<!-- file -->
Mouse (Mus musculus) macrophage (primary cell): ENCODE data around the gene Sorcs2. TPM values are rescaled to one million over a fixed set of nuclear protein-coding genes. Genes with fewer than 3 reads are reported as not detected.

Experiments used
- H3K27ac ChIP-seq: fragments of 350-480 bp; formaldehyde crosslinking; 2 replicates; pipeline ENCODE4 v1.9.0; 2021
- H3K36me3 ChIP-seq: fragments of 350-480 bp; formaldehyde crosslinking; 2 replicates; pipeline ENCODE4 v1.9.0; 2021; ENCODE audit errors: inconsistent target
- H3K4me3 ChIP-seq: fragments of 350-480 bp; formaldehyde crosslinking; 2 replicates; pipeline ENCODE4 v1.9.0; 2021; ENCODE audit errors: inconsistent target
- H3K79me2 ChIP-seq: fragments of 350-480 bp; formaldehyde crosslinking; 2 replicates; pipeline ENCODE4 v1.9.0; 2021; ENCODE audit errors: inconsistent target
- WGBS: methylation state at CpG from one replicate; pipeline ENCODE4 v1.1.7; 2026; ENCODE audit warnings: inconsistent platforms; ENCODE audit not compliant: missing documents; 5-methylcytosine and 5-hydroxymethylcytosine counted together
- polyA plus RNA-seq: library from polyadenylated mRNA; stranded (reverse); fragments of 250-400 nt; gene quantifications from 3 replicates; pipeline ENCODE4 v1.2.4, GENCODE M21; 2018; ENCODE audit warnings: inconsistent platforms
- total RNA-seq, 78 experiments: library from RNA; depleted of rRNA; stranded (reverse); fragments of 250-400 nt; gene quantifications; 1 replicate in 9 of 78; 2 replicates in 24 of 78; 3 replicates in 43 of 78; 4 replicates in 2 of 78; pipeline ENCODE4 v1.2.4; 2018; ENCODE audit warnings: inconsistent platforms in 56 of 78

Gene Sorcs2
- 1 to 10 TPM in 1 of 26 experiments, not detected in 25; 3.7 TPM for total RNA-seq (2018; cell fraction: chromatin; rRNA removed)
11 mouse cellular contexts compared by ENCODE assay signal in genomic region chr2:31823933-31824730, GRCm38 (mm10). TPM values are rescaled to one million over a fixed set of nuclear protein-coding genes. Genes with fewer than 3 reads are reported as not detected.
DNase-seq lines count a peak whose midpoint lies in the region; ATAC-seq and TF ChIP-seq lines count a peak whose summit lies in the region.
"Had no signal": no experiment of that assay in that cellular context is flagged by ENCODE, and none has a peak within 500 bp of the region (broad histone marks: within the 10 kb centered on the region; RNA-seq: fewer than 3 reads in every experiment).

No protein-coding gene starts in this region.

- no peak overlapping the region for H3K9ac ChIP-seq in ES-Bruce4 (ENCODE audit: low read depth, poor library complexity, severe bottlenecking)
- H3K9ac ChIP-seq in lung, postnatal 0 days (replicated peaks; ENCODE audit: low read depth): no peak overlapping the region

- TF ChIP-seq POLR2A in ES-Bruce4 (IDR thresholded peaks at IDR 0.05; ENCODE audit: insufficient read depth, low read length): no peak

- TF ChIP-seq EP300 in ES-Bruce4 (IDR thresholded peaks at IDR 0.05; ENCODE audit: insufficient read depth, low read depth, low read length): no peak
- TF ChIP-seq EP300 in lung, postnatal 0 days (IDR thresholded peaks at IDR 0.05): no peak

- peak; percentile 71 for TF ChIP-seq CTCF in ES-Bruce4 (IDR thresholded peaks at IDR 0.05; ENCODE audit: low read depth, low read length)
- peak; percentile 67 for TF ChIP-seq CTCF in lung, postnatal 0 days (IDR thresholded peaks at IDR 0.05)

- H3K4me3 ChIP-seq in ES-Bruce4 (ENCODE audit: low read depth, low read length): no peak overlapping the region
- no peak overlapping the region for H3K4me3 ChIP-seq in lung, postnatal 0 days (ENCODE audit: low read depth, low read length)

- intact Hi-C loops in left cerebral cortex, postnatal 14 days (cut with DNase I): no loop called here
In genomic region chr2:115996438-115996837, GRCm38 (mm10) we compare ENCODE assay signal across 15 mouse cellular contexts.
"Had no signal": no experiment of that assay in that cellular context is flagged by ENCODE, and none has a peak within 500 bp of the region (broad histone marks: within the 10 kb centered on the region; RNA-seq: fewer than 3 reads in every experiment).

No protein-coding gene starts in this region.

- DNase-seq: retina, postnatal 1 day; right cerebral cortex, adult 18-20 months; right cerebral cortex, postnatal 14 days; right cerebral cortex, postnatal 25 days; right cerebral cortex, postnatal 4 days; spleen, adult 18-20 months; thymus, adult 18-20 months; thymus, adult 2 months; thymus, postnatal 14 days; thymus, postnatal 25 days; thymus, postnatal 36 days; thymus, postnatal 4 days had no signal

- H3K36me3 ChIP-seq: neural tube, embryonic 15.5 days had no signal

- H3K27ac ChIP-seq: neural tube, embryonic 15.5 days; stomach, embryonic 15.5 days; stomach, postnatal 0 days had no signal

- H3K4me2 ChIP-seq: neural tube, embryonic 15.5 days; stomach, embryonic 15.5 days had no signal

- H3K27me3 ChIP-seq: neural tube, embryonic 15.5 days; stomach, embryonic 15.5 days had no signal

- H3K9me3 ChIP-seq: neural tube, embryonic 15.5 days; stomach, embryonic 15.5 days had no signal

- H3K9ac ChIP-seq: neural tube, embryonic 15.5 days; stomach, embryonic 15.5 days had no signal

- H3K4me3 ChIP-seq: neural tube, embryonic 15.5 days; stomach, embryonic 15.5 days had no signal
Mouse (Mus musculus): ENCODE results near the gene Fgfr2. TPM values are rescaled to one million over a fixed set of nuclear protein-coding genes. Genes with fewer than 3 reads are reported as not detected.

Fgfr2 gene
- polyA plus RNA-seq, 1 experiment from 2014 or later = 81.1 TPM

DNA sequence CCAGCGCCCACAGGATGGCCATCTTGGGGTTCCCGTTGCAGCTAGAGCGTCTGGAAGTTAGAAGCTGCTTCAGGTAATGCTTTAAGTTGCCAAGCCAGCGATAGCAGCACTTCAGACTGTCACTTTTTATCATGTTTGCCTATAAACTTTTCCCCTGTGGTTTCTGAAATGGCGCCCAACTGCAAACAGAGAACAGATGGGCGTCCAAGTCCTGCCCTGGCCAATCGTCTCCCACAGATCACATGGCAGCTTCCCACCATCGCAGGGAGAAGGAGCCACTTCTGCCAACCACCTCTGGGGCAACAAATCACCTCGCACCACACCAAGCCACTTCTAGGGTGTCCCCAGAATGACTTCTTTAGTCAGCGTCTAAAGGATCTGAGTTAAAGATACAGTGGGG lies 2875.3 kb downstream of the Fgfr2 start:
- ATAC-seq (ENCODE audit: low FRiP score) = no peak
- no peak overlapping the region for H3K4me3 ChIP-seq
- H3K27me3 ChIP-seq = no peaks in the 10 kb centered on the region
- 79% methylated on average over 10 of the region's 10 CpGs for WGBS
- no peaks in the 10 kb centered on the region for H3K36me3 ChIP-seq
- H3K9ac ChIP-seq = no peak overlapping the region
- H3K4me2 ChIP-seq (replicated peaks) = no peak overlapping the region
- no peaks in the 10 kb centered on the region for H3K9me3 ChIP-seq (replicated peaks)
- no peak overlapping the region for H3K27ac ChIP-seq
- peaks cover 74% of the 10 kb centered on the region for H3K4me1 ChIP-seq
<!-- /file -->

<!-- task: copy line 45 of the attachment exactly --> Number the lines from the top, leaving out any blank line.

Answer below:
- no peaks in the 10 kb centered on the region for H3K36me3 ChIP-seq